Richard Barnfield (1574–1627) was an English poet.
Barnfield was born at Norbury, Staffordshire, and brought up in Newport, Shropshire. He was baptized on 13 June 1574, the son of Richard Barnfield, gentleman. His obscure though close relationship with William Shakespeare has long made him interesting to scholars. In November 1589 Barnfield matriculated at Brasenose College, Oxford, and took his degree in February 1592. He performed the exercise for his masters gown, but seems to have left the university abruptly, without proceeding to the M.A.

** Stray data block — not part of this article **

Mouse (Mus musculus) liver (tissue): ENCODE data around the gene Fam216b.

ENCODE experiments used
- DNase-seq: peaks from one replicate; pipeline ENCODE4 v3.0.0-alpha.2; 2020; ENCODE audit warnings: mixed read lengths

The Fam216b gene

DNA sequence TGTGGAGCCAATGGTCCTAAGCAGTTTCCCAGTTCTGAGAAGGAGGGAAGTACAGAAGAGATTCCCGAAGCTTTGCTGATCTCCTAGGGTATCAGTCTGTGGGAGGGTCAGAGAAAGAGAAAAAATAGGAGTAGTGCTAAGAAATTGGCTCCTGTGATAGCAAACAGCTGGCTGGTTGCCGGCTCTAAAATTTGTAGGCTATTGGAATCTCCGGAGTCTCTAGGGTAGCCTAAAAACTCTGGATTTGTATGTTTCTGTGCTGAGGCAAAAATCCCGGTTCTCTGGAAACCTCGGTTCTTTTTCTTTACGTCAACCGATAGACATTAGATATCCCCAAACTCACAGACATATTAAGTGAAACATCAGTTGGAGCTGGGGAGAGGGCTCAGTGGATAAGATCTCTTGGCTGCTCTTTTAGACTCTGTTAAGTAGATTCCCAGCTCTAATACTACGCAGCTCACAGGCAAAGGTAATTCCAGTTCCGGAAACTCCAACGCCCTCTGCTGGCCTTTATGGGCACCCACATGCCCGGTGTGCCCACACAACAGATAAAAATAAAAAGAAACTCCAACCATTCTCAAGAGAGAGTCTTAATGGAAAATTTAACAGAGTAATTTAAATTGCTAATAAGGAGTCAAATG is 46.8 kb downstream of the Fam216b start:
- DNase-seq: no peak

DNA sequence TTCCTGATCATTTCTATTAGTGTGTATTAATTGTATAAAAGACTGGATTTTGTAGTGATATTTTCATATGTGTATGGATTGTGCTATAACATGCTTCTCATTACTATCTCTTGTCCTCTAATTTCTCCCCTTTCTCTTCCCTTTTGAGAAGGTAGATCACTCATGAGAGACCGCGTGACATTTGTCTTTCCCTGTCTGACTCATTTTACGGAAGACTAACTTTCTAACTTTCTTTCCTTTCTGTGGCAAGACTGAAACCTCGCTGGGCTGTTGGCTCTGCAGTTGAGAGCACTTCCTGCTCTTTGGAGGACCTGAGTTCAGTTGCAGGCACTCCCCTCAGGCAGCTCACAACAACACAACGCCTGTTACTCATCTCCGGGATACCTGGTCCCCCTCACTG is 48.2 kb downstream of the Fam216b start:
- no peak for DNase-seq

It is conjectured that he came up to London in 1593, and became acquainted with Watson, Drayton, and perhaps with Edmund Spenser. The death of Sir Philip Sidney had occurred while Barnfield was still a school-boy, but it seems to have strongly ...
Against The Dispraisers Of Poetry
Chaucer is dead; and Gower lies in grave;
The Earl of Surrey long ago is gone;
Sir Philip Sidney's soul the heavens have;
George Gascoigne him before was tombed in stone.
Yet, though their bodies lie full low in ground,
As every thing must die that erst was born,
Their living fame no fortune can confound,
Nor ever shall their labors be forlorn.
And you, that discommend sweet poetry,
(So that the subject of the same be good)
Here may you see your fond simplicity,
Sith kings have favored it, of royal blood.
The King of Scots (now living) is a poet,
As his Lepanto and his Furies show it.